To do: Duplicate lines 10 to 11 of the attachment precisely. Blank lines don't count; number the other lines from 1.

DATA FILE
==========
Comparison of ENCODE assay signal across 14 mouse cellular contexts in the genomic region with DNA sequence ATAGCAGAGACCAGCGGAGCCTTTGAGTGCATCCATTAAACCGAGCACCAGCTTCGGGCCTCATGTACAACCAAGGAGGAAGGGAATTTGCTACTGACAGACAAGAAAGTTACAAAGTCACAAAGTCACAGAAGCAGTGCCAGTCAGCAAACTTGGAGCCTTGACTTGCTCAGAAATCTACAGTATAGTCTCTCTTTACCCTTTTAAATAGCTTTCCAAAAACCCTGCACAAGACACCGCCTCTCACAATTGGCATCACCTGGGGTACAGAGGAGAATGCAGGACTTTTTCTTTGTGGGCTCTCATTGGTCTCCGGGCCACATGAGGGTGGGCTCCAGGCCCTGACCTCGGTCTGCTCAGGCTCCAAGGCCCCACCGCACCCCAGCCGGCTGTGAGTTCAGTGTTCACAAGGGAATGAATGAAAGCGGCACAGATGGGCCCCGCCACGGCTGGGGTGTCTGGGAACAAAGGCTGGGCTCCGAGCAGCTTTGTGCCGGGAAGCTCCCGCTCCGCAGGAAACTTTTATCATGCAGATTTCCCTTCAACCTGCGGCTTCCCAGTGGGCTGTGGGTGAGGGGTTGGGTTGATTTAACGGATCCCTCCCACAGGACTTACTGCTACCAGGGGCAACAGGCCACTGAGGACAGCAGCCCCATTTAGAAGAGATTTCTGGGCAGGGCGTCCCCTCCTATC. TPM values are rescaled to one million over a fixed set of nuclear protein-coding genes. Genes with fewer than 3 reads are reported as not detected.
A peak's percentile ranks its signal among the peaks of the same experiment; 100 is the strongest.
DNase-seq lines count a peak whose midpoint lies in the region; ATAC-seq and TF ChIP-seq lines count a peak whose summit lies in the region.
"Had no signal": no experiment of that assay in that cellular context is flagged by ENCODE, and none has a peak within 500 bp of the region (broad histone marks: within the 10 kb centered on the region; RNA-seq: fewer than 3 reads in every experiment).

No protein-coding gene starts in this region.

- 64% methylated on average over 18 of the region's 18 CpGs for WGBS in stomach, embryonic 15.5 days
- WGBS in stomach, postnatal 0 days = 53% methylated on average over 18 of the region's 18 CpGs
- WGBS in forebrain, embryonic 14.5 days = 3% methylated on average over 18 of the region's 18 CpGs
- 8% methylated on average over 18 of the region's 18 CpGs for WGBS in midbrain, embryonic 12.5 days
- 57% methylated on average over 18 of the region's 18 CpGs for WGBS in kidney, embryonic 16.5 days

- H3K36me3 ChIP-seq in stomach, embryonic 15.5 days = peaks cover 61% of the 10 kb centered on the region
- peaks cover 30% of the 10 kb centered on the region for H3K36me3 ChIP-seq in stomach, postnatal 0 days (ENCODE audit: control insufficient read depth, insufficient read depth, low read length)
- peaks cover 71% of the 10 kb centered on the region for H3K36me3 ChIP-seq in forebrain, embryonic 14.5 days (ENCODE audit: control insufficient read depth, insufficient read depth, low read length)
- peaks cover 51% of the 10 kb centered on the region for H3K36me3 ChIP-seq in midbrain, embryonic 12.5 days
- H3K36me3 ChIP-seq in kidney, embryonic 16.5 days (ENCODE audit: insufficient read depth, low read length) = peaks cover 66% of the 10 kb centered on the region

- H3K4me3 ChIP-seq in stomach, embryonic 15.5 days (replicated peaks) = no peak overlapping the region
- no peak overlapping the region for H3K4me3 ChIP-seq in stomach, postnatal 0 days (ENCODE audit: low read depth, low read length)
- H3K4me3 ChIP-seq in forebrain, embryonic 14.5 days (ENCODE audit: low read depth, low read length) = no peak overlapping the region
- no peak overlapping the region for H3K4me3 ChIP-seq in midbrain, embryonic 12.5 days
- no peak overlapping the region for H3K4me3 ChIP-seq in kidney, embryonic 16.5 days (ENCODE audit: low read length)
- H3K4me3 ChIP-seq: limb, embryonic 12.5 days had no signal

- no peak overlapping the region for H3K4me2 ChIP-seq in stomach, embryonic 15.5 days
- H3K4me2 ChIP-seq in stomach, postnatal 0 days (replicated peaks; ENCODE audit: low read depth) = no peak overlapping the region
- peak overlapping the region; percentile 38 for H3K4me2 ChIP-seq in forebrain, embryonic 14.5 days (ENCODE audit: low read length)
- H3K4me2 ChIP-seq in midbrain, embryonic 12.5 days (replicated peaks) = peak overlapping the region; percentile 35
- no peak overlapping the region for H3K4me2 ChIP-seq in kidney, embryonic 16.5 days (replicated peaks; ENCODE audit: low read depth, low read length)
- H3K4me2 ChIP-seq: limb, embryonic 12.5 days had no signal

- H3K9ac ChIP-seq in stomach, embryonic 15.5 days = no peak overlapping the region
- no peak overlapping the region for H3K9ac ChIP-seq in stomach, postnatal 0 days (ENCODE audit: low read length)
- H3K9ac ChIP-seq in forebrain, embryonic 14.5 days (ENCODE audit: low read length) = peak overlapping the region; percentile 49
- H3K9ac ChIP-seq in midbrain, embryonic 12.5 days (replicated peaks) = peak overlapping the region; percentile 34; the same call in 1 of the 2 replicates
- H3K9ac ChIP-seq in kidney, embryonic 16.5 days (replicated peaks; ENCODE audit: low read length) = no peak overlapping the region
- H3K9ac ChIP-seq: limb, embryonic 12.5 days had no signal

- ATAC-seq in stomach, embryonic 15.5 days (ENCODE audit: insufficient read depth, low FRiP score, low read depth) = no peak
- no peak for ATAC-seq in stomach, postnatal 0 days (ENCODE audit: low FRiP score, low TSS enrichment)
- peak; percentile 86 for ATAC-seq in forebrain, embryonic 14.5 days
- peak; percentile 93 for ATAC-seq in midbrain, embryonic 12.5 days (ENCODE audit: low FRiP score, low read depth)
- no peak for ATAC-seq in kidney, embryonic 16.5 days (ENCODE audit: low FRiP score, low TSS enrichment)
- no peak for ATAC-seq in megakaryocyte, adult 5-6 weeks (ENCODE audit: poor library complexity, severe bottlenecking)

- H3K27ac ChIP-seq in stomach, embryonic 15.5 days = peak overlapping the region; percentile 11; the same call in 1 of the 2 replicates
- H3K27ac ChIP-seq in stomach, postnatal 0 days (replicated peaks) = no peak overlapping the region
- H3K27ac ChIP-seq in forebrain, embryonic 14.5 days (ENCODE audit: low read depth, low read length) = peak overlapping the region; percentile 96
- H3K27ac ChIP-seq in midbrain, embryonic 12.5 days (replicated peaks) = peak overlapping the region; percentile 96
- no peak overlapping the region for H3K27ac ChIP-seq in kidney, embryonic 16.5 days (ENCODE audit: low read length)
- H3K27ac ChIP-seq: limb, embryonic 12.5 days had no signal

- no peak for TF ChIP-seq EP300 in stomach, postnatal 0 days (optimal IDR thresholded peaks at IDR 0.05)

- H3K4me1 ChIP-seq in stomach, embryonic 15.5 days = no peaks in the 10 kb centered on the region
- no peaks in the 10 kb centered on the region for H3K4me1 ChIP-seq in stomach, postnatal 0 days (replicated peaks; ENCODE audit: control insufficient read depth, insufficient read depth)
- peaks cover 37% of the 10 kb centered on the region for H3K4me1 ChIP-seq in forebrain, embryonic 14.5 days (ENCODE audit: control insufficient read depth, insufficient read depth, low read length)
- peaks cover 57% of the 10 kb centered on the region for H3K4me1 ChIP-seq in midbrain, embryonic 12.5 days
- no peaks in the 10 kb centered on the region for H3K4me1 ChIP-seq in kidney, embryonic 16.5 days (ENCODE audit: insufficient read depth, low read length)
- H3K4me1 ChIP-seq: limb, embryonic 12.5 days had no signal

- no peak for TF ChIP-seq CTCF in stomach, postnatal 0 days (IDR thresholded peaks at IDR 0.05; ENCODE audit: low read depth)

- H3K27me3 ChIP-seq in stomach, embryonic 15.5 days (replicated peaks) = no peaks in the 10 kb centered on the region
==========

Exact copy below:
- 57% methylated on average over 18 of the region's 18 CpGs for WGBS in kidney, embryonic 16.5 days

- H3K36me3 ChIP-seq in stomach, embryonic 15.5 days = peaks cover 61% of the 10 kb centered on the region